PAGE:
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Review: Hayward Gallery Light Show

By River Reporter Apr 16, 2013

Light Show is a new and popular exhibition to hit London, where sculptures and art use light to create unique experiences.

Zoe Birdsall

Due to high popularity, the Light Show at Southbank’s Hayward Gallery has been extended and is now selling tickets up until May 6.  

The use of colour, flashing, strobe, total darkness, water, mist and shadows makes for an interesting, perceptual phenomenon put on by Dr Cliff Lauson, Hayward Gallery Curator.

The Southbank show features works by 22 artistsDavid BatchelorJim CampbellCarlos Cruz-DiezBill CulbertOlafur EliassonFischli and WeissDan FlavinCeal FloyerNancy HoltJenny HolzerAnn Veronica JanssensBrigitte KowanzAnthony McCallFrançois MorelletIván NavarroPhilippe ParrenoKatie PatersonConrad ShawcrossJames TurrellLeo VillarealDoug Wheeler and Cerith Wyn Evans.

Trippy, dream-like experience

The piece that stole the show was Anthony McCall’s projected beam of light in a pitch black room, You and I, Horizontal (2005), which you can walk into. This trippy, dream-like experience demands to be interacted with.

One not for the weak-stomached is Conrad Shawcross’s Slow Arc inside a Cube (2008) which immerses the viewer in a room where moving cube boxes are projected onto every wall, leaving you feeling a bit dizzy and in need of outdoor fresh air (something you will not find once inside the exhibition, despite certain pieces giving the illusion of natural light).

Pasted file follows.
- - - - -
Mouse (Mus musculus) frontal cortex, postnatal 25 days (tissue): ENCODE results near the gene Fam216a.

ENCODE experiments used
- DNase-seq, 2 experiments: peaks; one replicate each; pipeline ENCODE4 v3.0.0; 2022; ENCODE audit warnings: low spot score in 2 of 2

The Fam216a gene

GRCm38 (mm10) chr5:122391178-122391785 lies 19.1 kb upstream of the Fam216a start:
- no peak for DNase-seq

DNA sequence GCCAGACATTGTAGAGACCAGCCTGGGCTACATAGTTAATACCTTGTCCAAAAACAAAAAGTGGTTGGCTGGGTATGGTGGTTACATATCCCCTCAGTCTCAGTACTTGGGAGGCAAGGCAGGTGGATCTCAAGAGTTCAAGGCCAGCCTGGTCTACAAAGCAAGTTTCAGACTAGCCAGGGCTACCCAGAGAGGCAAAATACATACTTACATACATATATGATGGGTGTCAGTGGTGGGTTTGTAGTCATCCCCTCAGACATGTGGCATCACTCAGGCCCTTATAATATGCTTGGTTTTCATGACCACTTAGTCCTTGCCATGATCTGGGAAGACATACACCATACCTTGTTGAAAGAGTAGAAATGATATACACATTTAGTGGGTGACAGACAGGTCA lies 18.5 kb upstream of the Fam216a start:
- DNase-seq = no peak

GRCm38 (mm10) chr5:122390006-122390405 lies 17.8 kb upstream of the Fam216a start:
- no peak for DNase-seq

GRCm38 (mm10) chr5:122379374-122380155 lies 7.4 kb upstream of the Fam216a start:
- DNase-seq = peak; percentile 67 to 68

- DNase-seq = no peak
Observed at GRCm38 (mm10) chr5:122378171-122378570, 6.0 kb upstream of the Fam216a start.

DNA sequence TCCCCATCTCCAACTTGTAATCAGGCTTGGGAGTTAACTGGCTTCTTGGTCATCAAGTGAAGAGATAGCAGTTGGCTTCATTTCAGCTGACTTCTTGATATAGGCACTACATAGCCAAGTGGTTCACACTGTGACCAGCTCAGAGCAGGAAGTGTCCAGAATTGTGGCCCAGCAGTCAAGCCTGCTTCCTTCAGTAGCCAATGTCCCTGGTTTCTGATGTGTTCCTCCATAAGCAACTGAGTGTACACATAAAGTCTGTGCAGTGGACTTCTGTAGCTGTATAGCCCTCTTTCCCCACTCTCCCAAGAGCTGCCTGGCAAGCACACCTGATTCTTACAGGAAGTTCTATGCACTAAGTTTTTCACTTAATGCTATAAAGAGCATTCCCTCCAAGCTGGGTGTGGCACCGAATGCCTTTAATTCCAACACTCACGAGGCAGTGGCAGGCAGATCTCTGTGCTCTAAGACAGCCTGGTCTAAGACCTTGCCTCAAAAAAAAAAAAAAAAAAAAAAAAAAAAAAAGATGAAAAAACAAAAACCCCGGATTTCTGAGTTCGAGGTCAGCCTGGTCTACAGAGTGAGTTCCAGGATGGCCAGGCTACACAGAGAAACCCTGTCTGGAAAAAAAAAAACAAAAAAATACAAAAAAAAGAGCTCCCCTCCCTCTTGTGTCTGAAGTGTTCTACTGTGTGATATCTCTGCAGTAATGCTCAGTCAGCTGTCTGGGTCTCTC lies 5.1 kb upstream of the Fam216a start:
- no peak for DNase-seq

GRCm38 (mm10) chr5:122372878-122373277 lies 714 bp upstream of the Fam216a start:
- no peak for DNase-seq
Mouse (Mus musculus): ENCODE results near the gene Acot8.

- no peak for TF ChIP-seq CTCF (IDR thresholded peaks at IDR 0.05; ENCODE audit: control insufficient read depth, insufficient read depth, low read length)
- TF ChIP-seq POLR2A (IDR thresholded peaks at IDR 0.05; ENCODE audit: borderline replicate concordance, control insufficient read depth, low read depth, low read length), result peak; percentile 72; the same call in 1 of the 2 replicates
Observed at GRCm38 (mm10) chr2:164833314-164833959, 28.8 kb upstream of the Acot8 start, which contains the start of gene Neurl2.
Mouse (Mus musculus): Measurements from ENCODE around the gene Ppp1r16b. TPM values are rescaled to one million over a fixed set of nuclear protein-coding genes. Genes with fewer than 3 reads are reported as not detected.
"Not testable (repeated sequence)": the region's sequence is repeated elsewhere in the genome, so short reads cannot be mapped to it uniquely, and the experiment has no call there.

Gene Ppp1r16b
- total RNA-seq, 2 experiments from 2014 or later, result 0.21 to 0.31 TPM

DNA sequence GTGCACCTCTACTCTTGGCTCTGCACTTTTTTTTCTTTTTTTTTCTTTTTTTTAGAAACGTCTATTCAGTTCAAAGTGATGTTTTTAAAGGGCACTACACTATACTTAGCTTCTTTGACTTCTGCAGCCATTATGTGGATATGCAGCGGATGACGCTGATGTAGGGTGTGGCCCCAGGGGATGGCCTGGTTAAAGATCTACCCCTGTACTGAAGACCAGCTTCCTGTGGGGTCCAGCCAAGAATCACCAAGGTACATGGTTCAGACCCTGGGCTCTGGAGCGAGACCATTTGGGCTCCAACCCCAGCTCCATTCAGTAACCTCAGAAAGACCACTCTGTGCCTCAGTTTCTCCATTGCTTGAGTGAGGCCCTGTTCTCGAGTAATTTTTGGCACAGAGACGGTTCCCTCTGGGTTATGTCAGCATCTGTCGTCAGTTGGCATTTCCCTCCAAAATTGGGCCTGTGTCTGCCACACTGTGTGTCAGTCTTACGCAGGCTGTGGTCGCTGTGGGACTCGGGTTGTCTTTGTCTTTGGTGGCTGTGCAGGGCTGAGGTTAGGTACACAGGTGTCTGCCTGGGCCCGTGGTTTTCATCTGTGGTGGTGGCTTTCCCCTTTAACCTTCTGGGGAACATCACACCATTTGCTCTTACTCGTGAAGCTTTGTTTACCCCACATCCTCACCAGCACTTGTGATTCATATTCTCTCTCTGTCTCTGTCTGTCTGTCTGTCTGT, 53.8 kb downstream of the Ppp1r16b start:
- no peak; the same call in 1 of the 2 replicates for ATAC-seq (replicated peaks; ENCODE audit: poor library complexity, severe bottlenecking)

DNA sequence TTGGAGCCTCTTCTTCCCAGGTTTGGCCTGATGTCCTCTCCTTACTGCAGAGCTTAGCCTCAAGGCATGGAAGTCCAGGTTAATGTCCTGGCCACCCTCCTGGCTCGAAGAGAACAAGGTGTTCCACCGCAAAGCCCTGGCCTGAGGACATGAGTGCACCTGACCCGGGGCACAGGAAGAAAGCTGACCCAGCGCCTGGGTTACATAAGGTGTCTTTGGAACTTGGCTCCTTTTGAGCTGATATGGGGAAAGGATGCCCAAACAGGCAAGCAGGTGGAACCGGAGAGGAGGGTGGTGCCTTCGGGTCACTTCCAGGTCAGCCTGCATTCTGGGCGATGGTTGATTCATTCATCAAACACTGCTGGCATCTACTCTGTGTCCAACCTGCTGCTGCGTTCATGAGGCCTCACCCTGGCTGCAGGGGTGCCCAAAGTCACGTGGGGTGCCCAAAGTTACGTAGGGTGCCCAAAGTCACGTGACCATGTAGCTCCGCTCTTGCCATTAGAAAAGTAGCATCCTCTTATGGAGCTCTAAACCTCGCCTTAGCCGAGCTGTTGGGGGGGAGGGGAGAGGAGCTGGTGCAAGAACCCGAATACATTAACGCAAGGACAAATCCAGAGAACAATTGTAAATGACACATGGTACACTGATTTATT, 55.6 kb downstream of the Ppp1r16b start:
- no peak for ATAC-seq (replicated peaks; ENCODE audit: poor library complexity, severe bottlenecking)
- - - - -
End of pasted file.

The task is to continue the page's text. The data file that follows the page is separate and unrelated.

Quit the flashing

The Hayward Gallery provides the perfect venue for this type of exhibition, with plenty of space for the sculptures to fill and have their full effect. The pieces follow each other nicely and there are separate rooms to enter, including one where visitors follow a corridor into total darkness.

With enough variety, there is something for everyone to enjoy. Even Jo Brand seemed to be enjoying herself.

The only downfall to the show is that given the difficulty with copyright and ownership, as well as keeping the wonders of the exhibition secret and therefore as exciting as possible to new visitors, there is no photography allowed in the gallery.

The outcome of this is that people try to sneak photos left, right and centre. If only visitors would keep to the anti-flash setting, or photography limitations were kept to certain rooms.

One of a kind phenomenon

Overall, the Light Show is a one of a kind, experimental phenomenon that provides a unique, creative and interactive way to explore your senses.

The huge, and growing, popularity of the exhibition suggests that the Southbank Centre have really hit the nail on the head. Tickets must be pre-booked, but for a £10 adult ticket (and plenty of concession prices) it is a must-see while it is still around.

The Hayward Gallery Light Show will run until 6 May.

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